The Media Council of Tanzania (MCT) was at it yet again yesterday, officially inviting media practitioners to a competition meant to accord them that once-a-year chance to showcase their professional skills competence.
That opportunity for this year is none other than the third edition of what is known as Excellence in Journalism Award Tanzania – EJAT, for short.
MCT Executive Secretary Kajubi Mukajanga formally floated the invitations at a brief ceremony at the council’s head offices in Dar es Salaam, suggesting that the plan is to have better and better as well as more representative and inclusive entries as time goes by.
For the highly dynamic profession that journalism is, this is a wonderful idea the media fraternity and the larger society ought to applaud and help translate into action.
The world is undergoing such swift technological and other changes that it no longer does to demand of journalists to have a good mix of speed and accuracy, to be professionally up to speed, and to have respect for the law and social ethics.
Surely, being increasingly accountable to society by being more responsive to society’s needs, demands, wishes and aspirations ought to be among the obligations of both the media as institutions and media practitioners both severally and as a fraternity.
No wonder, according to Mukajanga, it is recommended that EJAT 2012 have at least one new entry category – agribusiness. This has been guaranteed support by the Agricultural Non-State Actors Forum (ANSAF), a registered network of members from the private sector, civil society organisations including international and local NGOs, farmers’ associations, researchers and individuals engaged in agriculture.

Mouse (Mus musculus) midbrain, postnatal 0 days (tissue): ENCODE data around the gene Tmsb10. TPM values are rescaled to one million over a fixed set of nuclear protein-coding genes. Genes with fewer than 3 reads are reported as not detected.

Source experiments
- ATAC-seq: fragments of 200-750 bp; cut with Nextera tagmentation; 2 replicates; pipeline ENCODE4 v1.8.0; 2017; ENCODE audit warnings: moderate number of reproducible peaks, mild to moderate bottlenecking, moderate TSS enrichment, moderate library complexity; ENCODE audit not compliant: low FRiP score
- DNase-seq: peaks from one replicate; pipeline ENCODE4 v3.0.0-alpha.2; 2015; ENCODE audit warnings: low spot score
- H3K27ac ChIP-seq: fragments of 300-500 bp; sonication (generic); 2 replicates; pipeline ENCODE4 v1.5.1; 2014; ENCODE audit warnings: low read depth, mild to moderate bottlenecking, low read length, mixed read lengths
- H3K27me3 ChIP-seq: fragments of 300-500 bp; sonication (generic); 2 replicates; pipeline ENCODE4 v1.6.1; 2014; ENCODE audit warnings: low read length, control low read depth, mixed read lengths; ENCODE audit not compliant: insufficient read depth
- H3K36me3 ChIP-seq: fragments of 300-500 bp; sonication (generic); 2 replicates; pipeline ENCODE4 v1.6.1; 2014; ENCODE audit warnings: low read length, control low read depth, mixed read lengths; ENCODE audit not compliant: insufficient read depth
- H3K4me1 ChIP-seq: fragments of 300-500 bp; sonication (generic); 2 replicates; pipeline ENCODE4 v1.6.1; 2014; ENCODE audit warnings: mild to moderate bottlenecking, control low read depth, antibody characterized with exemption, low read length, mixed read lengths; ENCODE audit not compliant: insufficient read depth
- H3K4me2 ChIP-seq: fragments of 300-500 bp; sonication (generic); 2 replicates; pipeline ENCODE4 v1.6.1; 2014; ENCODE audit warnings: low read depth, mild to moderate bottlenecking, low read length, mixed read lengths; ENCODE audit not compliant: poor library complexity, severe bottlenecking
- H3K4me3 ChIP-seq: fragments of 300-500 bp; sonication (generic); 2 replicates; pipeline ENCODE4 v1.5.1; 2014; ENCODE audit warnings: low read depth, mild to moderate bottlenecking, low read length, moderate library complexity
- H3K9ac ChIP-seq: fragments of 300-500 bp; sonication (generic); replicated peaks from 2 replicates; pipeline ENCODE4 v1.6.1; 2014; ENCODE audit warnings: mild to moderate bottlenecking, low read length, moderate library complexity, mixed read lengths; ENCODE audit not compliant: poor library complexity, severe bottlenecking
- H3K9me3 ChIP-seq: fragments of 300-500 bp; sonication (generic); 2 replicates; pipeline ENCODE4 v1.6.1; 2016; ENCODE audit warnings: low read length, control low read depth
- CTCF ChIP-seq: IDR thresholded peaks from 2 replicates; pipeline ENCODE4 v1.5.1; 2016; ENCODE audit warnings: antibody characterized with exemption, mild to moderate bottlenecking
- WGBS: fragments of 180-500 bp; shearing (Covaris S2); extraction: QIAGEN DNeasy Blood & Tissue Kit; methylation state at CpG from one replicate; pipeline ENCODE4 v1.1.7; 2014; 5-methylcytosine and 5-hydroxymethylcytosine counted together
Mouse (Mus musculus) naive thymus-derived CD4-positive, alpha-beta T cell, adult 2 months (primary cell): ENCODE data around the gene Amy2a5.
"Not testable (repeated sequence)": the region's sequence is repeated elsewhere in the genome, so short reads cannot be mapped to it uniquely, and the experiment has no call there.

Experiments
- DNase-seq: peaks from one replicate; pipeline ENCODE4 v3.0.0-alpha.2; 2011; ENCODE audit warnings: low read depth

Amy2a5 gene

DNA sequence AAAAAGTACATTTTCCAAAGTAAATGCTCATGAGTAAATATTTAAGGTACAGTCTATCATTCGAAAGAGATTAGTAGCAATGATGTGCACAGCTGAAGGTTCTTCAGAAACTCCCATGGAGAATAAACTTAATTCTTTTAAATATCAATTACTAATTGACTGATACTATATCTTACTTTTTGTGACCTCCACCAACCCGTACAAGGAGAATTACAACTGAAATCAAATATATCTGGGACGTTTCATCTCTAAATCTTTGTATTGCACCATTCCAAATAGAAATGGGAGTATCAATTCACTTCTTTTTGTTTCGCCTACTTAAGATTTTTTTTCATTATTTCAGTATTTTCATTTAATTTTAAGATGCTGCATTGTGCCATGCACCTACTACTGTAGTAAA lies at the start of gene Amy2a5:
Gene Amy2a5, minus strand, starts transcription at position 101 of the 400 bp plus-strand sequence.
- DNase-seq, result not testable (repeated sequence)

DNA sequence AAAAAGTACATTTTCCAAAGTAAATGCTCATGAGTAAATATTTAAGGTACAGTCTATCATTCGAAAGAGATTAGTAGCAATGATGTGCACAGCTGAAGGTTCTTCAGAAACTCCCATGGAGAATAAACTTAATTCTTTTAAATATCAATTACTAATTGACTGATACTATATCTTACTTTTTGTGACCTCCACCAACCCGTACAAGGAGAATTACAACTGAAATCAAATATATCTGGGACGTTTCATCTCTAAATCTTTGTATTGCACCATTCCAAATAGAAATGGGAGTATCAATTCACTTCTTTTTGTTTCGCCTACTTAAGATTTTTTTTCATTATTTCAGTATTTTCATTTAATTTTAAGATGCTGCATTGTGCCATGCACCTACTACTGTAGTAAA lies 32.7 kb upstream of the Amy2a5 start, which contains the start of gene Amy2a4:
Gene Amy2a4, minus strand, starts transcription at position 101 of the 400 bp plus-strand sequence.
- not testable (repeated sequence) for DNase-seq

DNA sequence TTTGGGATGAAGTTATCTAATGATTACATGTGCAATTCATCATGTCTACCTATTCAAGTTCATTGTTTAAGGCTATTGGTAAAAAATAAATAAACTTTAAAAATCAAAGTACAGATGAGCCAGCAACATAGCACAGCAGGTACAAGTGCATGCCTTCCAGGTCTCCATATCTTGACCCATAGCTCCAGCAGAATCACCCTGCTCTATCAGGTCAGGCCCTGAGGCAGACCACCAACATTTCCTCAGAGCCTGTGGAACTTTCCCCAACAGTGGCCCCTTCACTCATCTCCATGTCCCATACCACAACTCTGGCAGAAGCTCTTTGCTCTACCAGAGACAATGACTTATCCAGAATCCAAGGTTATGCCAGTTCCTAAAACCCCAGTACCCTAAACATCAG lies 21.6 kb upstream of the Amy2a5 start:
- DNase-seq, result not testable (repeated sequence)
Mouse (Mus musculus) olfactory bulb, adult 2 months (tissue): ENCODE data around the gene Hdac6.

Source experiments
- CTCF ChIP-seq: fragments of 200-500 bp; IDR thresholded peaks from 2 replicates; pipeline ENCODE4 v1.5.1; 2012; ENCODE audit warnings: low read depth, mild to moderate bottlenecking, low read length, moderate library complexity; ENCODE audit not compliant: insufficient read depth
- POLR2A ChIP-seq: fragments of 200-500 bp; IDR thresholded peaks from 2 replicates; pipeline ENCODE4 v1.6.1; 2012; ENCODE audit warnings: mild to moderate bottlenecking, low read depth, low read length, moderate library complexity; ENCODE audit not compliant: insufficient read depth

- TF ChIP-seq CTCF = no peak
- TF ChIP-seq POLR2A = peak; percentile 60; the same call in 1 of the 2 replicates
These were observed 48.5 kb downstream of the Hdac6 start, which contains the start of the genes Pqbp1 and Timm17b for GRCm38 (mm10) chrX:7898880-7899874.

It is noteworthy that ANSAF is primarily meant to bring together the coordination and collective action of agriculture actors in the interests of the well-being and economic prosperity of small-holder farmers.
That the forum will be partnering with Business Environment Strengthening Tanzania (BEST) in honouring the most outstanding performer in the category adds invaluable weight to efforts to make EJAT become more renowned.
Some of the categories applicable in previous editions of EJAT are good governance, gender, economic & business, the environment, health, HIV/Aids, malaria, conservation and domestic tourism.
The others include education, science & technology, children, people with disabilities, disasters & conflicts, sports & culture, best photo, best cartoonist, open, and lifetime achievement.
In remarks at yesterday’s ceremony, Mukajanga said the Awards were entering the new season “upbeat about last season’s positive response from media practitioners” that saw 700-plus entries – up from the initial year’s 340.
Attending to the various aspirations of the media fraternity will evidently take a bit of time, particularly given the demand for an expanded recognition list of excellence. All the same, MCT merits applause for keeping the Awards going and sticking to ensuring it does bring out genuine and professional excellence.
Media stakeholders and the broader public must support the council so that it continues to deliver on these Awards, which surely earn Tanzania a good name.
We sincerely hope MCT will also give a thought to all suggestions from the stakeholders, for that is what will guarantee the whole idea support and dignity.